For kidney cancer, this cure's worse than the disease

John23
John23 Member Posts: 2,122
edited February 2013 in Colorectal Cancer #1

For kidney cancer, this cure's worse than the disease

By Marilynn Marchione, Associated Press -
In a stunning example of when treatment might be worse than the disease, a large review of Medicare records finds that older people with small kidney tumors were much less likely to die over the next five years if doctors monitored them instead of operating right away.

Read the whole story here:
http://vitals.nbcnews.com/_news/2013/02/12/16940992-for-kidney-cancer-this-cures-worse-than-the-disease?lite

 

Comments

  • PatchAdams
    PatchAdams Member Posts: 271
    kidney cancer

    John,  a neighbor lady had kidney cancer found by 'accident' during a CT after a fall.  She's mid 50's now.  Her doctor froze and thawed, froze and thawed, froze and thawed the tumor until it could easily be clipped off.  She had no follow up chemo and is cancer free for about 7 years now.  

     

  • annalexandria
    annalexandria Member Posts: 2,571
    I imagine the age of the patients makes a difference...

    even a slow-growing cancer is a problem for someone in his/her 50s, but if you're in your 80s, the risks of treatment may outweigh the threat posed by the cancer (see:prostate cancer in old guys).  I'm lazy, John, too lazy to click!  Do you know what age group they were looking at in this study?

  • RobinKaye
    RobinKaye Member Posts: 93

    I imagine the age of the patients makes a difference...

    even a slow-growing cancer is a problem for someone in his/her 50s, but if you're in your 80s, the risks of treatment may outweigh the threat posed by the cancer (see:prostate cancer in old guys).  I'm lazy, John, too lazy to click!  Do you know what age group they were looking at in this study?

    Here you go...

    After five years, 24 percent of those who had surgery had died, compared to only 13 percent of those who chose monitoring. Just 3 percent of people in each group died of kidney cancer.

    The study only involved people 66 and older, but half of all kidney cancers occur in this age group. Younger people with longer life expectancies should still be offered surgery, doctors stressed.

  • John23
    John23 Member Posts: 2,122

    I imagine the age of the patients makes a difference...

    even a slow-growing cancer is a problem for someone in his/her 50s, but if you're in your 80s, the risks of treatment may outweigh the threat posed by the cancer (see:prostate cancer in old guys).  I'm lazy, John, too lazy to click!  Do you know what age group they were looking at in this study?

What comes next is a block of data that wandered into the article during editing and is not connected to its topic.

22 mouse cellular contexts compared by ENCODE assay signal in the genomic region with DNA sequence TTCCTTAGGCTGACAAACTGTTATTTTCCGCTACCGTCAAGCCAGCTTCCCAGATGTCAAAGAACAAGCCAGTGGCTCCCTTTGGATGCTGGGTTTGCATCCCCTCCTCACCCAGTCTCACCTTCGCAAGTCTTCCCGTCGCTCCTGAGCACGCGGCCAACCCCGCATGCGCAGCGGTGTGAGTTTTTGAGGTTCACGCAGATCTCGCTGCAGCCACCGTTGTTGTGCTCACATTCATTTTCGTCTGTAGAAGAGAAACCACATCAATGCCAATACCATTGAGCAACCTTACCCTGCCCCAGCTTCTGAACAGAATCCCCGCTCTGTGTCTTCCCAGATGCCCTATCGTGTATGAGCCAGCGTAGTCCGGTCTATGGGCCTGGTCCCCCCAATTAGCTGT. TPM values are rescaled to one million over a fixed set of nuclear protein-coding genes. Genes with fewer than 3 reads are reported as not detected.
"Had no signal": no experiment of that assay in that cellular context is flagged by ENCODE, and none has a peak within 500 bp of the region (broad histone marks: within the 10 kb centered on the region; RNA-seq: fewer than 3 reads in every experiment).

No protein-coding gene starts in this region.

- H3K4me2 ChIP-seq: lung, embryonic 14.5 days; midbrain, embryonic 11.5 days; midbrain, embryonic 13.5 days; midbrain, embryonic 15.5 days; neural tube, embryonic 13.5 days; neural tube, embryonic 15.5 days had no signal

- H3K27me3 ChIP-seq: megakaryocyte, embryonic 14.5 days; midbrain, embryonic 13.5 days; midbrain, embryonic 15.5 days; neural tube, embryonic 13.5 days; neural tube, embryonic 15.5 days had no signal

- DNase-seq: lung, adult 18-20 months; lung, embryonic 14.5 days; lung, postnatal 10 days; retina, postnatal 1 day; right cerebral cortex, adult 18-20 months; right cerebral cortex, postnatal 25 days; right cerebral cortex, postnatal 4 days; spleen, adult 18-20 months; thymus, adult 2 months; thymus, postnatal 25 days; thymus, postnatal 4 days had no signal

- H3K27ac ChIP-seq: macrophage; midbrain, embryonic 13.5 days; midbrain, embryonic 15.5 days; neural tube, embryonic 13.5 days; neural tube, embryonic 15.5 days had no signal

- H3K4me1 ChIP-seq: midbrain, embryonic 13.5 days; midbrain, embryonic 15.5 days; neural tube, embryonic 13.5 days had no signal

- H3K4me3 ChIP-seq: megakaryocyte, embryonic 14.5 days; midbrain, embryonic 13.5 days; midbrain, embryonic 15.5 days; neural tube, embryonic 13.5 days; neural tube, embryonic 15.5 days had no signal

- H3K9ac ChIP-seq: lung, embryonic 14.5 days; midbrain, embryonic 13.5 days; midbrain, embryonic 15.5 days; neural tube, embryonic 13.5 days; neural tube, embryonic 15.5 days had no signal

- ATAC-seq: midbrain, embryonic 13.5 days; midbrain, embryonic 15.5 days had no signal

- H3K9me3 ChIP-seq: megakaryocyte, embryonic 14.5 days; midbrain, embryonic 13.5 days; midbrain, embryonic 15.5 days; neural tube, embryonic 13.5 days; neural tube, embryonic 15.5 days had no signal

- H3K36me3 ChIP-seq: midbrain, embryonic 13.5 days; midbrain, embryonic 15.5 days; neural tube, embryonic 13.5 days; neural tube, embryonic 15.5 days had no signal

Ann –

     

    Robin summed it up nicely: 66 and older. And they do stress that younger individuals should have surgery, etc!

     

    It does make me wonder just how many of all age groups and types of cancer would benefit more with not doing much aside from surgery, instead of the aggressive toxic route (with an effort to kill cancer cells that can’t be seen or identified).

     

    In recent years, oncologists have been using lower dosages and find that there is better results when you don’t kill one’s immune system… ha…. Go figger!

     

    Oh well.

     

    Be good; be well!

     

    John

  • annalexandria
    annalexandria Member Posts: 2,571
    John23 said:

    Ann –

     

    Robin summed it up nicely: 66 and older. And they do stress that younger individuals should have surgery, etc!

     

    It does make me wonder just how many of all age groups and types of cancer would benefit more with not doing much aside from surgery, instead of the aggressive toxic route (with an effort to kill cancer cells that can’t be seen or identified).

     

    In recent years, oncologists have been using lower dosages and find that there is better results when you don’t kill one’s immune system… ha…. Go figger!

     

    Oh well.

     

    Be good; be well!

     

    John

    I believe some docs...

    are taking the "wait and see" approach when there is no visible cancer.  I think Craig may have mentioned this (are you out there, Craig?  Is this your present approach?).  Mine certainly didn't, and I kind of wished he had, given that no chemo worked for me, and I was left with many side effects.  But hind-sight is always 20-20, of course.  At least, I'm in wait and see mode now, and for the rest of the journey!

  • Sundanceh
    Sundanceh Member Posts: 4,392 Member

    I believe some docs...

    are taking the "wait and see" approach when there is no visible cancer.  I think Craig may have mentioned this (are you out there, Craig?  Is this your present approach?).  Mine certainly didn't, and I kind of wished he had, given that no chemo worked for me, and I was left with many side effects.  But hind-sight is always 20-20, of course.  At least, I'm in wait and see mode now, and for the rest of the journey!

    Hey Ann

    Yes, that's my current approach...watching and waiting with no visibile cancer...almost 21 mos clear....longest stretch of clear time ever...8.8 years now.

    I get up every morning...work hard...and go to bed....that's my approach. Surprisingly, it's the one that has netted me the most success.

    It's not a popular story among our viewers...because it scares some of us...the prevailing theory is that one must do Something...Anything....

    My hopes are that I can show that this path can be a viable option for some...my onc is in complete agreement.

    In 3-weeks, we'll know if this stragety still has any merit.

    -Craig